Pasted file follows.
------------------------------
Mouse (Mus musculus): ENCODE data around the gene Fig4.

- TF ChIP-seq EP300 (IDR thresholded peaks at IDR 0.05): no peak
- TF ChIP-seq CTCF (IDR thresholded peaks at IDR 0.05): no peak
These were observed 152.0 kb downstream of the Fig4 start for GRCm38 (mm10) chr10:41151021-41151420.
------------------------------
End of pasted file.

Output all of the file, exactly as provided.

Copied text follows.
Mouse (Mus musculus): ENCODE data around the gene Fig4.

- TF ChIP-seq EP300 (IDR thresholded peaks at IDR 0.05): no peak
- TF ChIP-seq CTCF (IDR thresholded peaks at IDR 0.05): no peak
These were observed 152.0 kb downstream of the Fig4 start for GRCm38 (mm10) chr10:41151021-41151420.